*Yeah, okay. I can probably flip that around. If not, it stays as is…tough noogies.*

This would allow you to introduce Zina sooner (as she is the main antagonist and her vengeance is the basis of the plot) and it would alleviate any confusion or negativity regarding the romance with Bliss and Drake.

*True. Damn, I’d better figure out a way to make that happen.*

--Another option would be for an opening scene with Drake meeting and breaking it off with Zina before ever even meeting Bliss. This would 1) make it very obvious that he only has eyes for Bliss, and/or 2) establish the plot within the first chapters.

*I thought you wanted conflict. What are you doing to my conflict? Now you want to water it down. I thought you said to ramp it up. Make up your mind, lady*

Now, I want to remark that what you have works. It wouldn't stop me from reading. I loved this book and enjoyed the conflict that Drake endures, as it would be a very difficult cross to bear to have to choose between love and duty.
--Zina as the antagonist, needs to come sooner. Also, is there anything you can do to up the stakes so Drake/Bliss are more proactive in defeating her?

*Sigh. That’s a tall order. You’re asking me to have two mortals take down an immortal fire-breathing, pissed off dragon all by themselves, but I’ll see what I can do.*

--Drake as living in a one bedroom studio and getting his butt kicked by a girl. Alpha-hero wise, you might want to change this up a bit.


*Hey, that’s only because he refused to hit a woman, even if she hit him fist. Sigh. That’s my hero. Pitter patter.*


If he wonders why he was so vulnerable. If he freaks out over it, and this leads to another scene with Gaia, one where she explains that he's not immortal anymore. Adding this scene will help the reader to sympathize with Drake and understand why he is not able to defend Bliss himself (because asking the other supes to help does kinda undermine him, although it is totally justified).

*Yeah. Justified! He’s smart to ask for help from characters who can and give it to him. I hate arrogant stubborn Alphas who refuse to let anyone assist, regardless of the disastrous consequences.*

As far as his monetary state goes, play up the had-it-all-and-lost-it angle more. Let the reader know that Drake was once very very wealthy. His family is very old, they would have amassed wealth/land/power, granted all of this could have been taken away when his uncle went rogue, but we need to see/hear about that. Otherwise, it does kind of seem odd that someone so old would have so little.

*Nuts. Does every hero need to be richer than God? What’s wrong with making a modest living as a firefighter? Oh, wait! I know. I’ll have him walk away from it all because his uncle was a Mob boss and his fortune came from ill-gotten gains. Ha! So there!*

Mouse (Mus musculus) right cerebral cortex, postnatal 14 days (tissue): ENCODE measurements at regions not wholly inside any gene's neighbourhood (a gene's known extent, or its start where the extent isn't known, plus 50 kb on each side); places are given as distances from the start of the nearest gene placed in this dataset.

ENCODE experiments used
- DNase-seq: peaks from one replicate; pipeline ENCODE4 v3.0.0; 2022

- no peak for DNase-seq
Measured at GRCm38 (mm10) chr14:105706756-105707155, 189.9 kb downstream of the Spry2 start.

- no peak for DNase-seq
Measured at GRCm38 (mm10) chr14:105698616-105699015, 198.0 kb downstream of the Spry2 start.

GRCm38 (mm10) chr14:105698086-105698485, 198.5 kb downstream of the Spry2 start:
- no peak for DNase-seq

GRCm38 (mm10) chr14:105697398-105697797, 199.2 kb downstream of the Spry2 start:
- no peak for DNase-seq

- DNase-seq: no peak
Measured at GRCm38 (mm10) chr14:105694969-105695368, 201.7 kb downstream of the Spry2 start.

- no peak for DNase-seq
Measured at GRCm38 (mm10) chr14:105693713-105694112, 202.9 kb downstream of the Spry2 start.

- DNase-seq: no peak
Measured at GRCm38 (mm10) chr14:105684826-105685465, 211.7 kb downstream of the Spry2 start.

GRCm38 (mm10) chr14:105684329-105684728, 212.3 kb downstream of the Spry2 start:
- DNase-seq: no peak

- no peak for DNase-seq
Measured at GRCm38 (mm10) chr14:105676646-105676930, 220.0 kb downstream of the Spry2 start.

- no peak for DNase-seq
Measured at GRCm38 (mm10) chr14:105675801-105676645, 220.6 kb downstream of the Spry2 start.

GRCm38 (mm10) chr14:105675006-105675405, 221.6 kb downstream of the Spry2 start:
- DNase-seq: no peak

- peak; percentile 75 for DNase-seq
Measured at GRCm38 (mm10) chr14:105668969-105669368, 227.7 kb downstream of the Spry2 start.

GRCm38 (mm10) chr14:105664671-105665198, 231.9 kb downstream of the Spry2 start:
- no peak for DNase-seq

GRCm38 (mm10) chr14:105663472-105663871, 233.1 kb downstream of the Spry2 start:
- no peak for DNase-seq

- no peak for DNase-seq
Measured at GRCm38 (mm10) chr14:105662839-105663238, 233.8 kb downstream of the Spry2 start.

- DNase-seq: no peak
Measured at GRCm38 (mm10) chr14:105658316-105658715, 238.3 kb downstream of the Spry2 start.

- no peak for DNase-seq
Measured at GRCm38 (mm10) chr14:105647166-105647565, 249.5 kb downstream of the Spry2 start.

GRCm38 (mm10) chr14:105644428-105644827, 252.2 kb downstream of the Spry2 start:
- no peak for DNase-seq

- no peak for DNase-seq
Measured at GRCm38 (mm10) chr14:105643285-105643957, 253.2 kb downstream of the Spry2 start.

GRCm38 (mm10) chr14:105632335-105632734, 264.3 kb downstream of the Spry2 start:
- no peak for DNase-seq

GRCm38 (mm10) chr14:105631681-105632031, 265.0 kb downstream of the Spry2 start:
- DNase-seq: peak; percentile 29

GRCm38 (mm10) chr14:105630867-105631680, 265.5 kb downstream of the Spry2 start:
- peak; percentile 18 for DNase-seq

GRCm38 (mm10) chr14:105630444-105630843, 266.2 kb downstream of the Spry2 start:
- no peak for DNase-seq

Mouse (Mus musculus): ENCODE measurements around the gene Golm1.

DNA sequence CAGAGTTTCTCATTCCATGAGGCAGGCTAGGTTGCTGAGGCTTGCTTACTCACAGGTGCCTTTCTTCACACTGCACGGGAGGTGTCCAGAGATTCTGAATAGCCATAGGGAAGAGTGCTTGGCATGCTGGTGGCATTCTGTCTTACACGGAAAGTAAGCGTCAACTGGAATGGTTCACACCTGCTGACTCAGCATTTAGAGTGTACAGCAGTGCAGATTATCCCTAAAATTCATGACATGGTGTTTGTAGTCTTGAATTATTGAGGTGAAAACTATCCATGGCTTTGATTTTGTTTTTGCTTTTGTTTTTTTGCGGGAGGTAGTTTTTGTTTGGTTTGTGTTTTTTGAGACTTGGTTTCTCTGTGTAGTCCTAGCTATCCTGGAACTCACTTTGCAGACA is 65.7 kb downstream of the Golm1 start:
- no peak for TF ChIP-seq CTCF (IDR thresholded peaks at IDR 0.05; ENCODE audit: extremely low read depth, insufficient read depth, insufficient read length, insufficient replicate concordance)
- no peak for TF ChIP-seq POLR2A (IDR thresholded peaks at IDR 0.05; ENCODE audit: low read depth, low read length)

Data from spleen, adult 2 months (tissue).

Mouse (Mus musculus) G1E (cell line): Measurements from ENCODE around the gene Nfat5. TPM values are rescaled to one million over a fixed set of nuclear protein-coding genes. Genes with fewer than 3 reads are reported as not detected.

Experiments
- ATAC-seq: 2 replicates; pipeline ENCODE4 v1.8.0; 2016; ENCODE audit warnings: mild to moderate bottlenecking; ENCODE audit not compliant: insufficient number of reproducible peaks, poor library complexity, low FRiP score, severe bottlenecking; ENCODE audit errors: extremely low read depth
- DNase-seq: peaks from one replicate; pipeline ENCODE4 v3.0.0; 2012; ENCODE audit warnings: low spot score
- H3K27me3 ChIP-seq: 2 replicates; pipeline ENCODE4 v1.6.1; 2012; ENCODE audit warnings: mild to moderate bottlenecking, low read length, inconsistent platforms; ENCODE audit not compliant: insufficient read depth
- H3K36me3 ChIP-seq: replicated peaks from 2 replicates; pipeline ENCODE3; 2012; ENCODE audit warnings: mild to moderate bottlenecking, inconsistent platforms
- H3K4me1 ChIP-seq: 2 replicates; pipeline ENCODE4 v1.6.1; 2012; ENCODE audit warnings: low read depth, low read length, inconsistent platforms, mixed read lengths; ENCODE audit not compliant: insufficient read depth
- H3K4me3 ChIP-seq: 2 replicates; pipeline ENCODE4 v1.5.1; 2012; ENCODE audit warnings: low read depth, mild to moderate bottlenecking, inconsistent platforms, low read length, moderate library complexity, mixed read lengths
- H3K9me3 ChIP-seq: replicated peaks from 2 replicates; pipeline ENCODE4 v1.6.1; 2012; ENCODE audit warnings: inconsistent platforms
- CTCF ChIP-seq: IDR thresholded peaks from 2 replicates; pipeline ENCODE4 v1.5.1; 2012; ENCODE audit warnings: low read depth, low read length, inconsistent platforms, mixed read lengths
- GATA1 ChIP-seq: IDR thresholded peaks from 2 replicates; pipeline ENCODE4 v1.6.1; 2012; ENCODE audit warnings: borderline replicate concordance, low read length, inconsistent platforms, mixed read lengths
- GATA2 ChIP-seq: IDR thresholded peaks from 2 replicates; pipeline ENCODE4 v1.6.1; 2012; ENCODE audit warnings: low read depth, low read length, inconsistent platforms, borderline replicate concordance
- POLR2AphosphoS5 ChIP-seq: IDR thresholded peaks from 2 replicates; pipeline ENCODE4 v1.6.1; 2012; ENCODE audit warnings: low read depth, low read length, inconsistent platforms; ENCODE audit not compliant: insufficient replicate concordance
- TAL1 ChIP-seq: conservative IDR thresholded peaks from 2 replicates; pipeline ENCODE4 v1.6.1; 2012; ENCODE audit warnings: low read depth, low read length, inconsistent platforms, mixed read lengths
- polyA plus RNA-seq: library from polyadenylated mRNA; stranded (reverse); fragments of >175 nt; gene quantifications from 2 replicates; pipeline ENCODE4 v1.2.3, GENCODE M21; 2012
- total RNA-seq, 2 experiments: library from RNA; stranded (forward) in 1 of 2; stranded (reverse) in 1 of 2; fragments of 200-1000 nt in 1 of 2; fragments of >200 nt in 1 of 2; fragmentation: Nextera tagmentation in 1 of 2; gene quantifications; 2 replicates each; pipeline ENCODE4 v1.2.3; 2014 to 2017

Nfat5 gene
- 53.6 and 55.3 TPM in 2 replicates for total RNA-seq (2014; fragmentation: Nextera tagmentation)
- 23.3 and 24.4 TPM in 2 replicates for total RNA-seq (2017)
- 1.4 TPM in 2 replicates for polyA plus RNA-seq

--Drake's link to all the fires. This is something that is touched on by his boss and by Bliss' brothers. If he is suspected of arson, that would be a really big deal. Can you have a small scene of resolution, where Gaia or Vulcan steps in with the authorities to explain or offer 'counter' evidence so that Drake is cleared?

*Uh, no can do. Humans aren’t supposed to know the supernatural council exists.*

Or just a line of dialog where the chief says, 'if you weren't in the firehouse at the times of these crimes, I'd be ...." You know what I mean? Something that exonerates him before he can really be charged.
*Charged? Who said he was going to be charged? He had nothing to do with the arsons! What kind of crazy misleading—
Oh…I guess if she wasn’t clear on that, I’d better go back and make it crystal.*

Bliss can use a similar line of defense when arguing with her brothers in front of the camera crew.”
*Sure. That’s easy enough. Sigh. Back to the storyboard.*

Despite my silly commentary, I realized the whole time how lucky I was to benefit from an excellent beta reader’s impressions and suggestions.
Here’s what a good beta reader should do:
1)         Provide honest, insightful feedback in a constructive, positive fashion.
2)         Alert the author to anachronism, logic gaps, or material that may be confusing. If something is ‘unbelievable’ or draws the reader out of the story, these sections should be indicated.
3)         Consider the manuscript from a macro perspective. Do the plot elements work? Do the characters act and react in manners befitting their personalities, circumstances/motivations/goals?